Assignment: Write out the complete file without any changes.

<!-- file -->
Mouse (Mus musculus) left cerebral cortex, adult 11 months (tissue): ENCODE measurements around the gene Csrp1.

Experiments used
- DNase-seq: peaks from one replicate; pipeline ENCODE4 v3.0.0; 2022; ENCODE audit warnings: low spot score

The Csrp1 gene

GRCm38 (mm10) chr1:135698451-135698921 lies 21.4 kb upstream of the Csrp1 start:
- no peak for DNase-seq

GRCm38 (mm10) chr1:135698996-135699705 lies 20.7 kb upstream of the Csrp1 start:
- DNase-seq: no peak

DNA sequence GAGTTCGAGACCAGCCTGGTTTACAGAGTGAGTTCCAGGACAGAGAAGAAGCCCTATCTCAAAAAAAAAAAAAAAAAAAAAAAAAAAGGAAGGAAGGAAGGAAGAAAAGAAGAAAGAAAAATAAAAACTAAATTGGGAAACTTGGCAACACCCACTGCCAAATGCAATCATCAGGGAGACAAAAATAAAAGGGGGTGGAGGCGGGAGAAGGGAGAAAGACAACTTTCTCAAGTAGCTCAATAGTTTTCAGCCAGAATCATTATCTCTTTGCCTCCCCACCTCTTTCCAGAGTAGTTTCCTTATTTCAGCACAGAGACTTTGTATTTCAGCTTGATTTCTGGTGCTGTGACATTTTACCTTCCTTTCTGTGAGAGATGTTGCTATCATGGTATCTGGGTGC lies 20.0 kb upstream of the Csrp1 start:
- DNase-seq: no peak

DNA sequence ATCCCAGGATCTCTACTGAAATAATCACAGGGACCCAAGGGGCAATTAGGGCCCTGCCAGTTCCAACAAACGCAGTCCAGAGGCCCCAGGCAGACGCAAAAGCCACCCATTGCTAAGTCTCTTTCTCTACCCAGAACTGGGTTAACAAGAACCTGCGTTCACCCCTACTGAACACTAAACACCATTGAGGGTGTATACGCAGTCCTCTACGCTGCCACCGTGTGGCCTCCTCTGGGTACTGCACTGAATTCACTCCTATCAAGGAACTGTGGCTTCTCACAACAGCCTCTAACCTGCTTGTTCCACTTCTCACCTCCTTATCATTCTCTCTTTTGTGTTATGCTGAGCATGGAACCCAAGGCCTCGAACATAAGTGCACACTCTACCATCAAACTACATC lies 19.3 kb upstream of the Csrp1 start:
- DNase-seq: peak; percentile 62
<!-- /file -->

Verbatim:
Mouse (Mus musculus) left cerebral cortex, adult 11 months (tissue): ENCODE measurements around the gene Csrp1.

Experiments used
- DNase-seq: peaks from one replicate; pipeline ENCODE4 v3.0.0; 2022; ENCODE audit warnings: low spot score

The Csrp1 gene

GRCm38 (mm10) chr1:135698451-135698921 lies 21.4 kb upstream of the Csrp1 start:
- no peak for DNase-seq

GRCm38 (mm10) chr1:135698996-135699705 lies 20.7 kb upstream of the Csrp1 start:
- DNase-seq: no peak

DNA sequence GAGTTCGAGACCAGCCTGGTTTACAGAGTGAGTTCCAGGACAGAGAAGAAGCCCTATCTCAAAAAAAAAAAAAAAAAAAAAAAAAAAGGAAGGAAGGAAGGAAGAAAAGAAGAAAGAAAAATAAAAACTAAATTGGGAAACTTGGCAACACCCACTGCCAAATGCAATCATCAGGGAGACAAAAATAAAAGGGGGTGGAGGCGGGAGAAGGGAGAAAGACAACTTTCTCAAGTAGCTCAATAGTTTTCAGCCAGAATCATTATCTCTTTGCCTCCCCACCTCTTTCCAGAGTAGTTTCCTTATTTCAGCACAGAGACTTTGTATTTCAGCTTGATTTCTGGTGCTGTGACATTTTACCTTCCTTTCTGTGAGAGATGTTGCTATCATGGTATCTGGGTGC lies 20.0 kb upstream of the Csrp1 start:
- DNase-seq: no peak

DNA sequence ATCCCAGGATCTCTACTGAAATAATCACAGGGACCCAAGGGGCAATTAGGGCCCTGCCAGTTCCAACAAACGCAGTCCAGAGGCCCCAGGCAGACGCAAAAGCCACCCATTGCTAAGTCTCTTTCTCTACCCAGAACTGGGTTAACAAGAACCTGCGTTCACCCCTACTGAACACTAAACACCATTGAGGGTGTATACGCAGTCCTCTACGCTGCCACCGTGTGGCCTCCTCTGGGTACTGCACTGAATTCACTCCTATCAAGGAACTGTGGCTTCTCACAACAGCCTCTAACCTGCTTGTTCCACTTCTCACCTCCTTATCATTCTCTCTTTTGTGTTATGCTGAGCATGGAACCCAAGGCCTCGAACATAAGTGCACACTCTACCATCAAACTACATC lies 19.3 kb upstream of the Csrp1 start:
- DNase-seq: peak; percentile 62